A high level US executive from New York, who was being groomed

Business Communication

 

A high level US executive from New York, who was being groomed

 

Case Studies

CASE STUDY (20 Marks)

A high level US executive from New York, who was being groomed to be the next CEO in a Japanese company, had a very strong New York accent. Usually, we only work with international executives, but because they needed results fast and I knew the hiring manager, we agreed to work with him. Problem: Due to his heavy accent he was perceived as less educated here in California, even though he was very smart and had an MS degree from Cornell University. To make matters worse, he worked for an Asian company whose executives came to hear his “state of the company” speech twice a year, and they always had to pay special attention when he spoke.

Answer the following question.

Q1. Give solution of the above problem

Q2. Give an overview of the case.

CASE STUDY (20 Marks)

The pilot group’s readership of messages was measured in two ways: • Metrics provided in the Snap Comms reporting tool for IQ Now (scrolling ticker) • The completion rate of the staff quiz that was sent as a follow up to IQ Direct. For the control group the only way readership of the email messages could be measured was to track email open rates; the drawback of this was that it could not be established whether employees has actually read the messages or merely opened the emails. The readership rate for SnapComms was taken within four hours of the desktop ticker message being delivered. The difference between the pilot and control groups was dramatic — the lowest readership rate of IQ Now was measured at 93%, compared to 22% for email. The analytics also showed that the SnapComms messages were also read closer to the start of employees’ shifts. “The information I get in the IQ Now is timely and relevant for my skill set and I like having the urgent messages scroll at the bottom of my screen” Pilot group employee. (Employee bulletin) demonstrated that the allocation of 15 minutes additional reading time was a significant driver of message readership. Where that time away from the phones was provided, readership was at levels in the range of 8092% for SnapComms and 6175%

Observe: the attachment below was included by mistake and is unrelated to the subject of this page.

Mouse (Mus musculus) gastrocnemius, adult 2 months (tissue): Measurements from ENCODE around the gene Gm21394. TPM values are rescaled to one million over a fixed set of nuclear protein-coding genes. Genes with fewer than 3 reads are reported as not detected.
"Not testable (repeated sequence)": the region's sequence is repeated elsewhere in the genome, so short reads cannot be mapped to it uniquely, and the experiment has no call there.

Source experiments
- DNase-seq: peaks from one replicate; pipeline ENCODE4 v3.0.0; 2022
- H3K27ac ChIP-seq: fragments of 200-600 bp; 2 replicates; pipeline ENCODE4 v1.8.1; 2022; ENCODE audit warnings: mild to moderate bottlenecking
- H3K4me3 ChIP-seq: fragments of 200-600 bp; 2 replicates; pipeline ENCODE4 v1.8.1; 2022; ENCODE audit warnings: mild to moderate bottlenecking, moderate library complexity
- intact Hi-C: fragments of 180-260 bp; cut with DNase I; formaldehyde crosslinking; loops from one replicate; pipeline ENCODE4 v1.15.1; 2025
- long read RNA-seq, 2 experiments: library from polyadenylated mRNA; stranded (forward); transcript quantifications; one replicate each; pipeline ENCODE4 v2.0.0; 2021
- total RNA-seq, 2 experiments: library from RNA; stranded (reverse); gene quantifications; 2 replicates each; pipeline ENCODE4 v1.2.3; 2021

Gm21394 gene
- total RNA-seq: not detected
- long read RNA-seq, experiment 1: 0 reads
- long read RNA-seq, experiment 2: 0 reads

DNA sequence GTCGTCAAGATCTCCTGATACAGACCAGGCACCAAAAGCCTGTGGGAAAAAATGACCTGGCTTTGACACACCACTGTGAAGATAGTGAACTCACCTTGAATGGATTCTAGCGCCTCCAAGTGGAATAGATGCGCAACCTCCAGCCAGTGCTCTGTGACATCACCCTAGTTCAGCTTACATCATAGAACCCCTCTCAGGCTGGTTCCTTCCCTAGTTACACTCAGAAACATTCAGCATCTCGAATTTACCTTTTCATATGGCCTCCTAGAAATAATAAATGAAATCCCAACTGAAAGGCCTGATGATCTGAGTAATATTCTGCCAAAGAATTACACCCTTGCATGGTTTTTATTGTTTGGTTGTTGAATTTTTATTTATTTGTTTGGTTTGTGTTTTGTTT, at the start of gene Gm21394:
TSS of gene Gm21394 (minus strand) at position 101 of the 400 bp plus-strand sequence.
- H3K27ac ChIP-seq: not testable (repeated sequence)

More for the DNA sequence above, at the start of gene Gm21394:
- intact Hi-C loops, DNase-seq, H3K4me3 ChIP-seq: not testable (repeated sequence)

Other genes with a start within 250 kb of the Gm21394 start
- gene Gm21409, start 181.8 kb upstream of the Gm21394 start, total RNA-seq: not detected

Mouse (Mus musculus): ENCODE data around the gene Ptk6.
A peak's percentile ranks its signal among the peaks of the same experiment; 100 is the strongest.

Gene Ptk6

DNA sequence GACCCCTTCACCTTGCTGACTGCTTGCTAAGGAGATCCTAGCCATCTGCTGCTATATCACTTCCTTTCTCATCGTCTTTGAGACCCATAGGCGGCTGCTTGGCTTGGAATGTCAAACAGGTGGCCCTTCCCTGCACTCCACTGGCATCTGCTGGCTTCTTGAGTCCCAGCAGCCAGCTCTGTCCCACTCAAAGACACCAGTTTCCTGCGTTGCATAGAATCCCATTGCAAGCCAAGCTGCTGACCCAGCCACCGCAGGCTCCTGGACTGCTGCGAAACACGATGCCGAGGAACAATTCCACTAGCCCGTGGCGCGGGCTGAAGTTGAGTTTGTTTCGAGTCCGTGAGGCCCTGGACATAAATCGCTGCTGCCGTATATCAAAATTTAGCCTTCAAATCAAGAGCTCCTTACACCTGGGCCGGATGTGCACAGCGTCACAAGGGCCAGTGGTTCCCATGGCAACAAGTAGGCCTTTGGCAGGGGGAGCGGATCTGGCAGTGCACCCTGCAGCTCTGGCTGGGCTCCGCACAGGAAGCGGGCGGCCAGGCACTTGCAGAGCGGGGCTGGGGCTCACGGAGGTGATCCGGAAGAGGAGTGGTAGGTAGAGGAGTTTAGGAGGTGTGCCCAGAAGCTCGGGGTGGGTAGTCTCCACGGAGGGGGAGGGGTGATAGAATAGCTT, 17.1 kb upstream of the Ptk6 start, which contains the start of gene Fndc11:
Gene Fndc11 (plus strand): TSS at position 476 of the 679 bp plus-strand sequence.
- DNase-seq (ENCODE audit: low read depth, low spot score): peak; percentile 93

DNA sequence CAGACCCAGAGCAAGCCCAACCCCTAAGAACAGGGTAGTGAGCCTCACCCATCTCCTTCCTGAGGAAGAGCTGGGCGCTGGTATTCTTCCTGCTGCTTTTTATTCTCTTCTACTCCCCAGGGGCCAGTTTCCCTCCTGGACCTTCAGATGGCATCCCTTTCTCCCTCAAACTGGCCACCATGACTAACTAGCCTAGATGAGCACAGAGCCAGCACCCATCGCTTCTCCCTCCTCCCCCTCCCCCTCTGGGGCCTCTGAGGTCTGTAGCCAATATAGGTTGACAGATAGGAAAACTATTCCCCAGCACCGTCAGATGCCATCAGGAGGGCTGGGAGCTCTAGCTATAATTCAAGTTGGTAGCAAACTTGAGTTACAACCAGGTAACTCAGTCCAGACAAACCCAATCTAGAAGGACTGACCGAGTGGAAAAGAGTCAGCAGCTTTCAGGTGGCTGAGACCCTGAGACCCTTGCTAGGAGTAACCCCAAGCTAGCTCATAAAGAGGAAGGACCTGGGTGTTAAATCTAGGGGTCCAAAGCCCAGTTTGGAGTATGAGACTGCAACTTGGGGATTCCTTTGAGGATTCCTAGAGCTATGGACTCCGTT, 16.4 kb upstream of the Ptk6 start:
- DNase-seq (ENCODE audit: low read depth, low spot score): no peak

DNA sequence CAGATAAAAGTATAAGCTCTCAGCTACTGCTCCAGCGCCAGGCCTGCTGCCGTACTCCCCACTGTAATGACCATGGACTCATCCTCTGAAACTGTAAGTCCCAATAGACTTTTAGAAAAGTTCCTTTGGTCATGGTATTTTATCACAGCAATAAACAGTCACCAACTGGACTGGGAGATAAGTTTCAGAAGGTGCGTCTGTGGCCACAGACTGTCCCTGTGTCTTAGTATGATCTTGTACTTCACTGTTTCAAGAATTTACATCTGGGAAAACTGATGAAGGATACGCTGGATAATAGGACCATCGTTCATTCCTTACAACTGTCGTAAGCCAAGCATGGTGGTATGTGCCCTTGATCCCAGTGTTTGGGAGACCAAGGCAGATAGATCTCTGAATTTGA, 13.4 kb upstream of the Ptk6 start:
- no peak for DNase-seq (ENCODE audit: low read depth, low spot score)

for email, using the same templates. When the time away from the phones was not given, readership for SnapComms dropped to a range of 3055%,

while for email it was 4651%. “SnapComms really gives me lots of useful and updated information which helps in my daily job. Excellent tool” Pilot group employee.

Answer the following question.

Q1. How the readership of messages was provided by SnapComms? Explain.

Q2. Give an overview of the case,

 

CASE STUDY (20 Marks)

 

Several years ago, Brittany Brown completed a major undertaking. As a young, ambitious public affairs professional, she took it upon herself in 2008 to learn how to develop a strategic communications plan for her employer, the Norfolk, Va., district of the U.S. Army Corps of Engineers. “It was all on the job training , ” says Brown, now 29. “I was learning as I was going.” Though happy with the results, Brown knew she needed further instruction to take her business writing skills to the next level. So she enrolled in a strategic communications class in 2010 at Georgetown University’s Center for Continuing and Professional Education (2026877000).  “That course really solidified some of the things I had learned and helped to strengthen my skills, ” she says. “And it impacted my career in a positive manner for sure.” She now works on the marketing, branding and communications team at NPR, and she’s back at Georgetown teaching writing for social media. In today’s era of hash tag heavy tweets, abbreviation filled texts and quickly dashed off emails, you might not think it matters if your written communications have lots of typos and no punctuation. But in the business world, good writing still counts. The way you come across on paper or on the computer screen can impact everything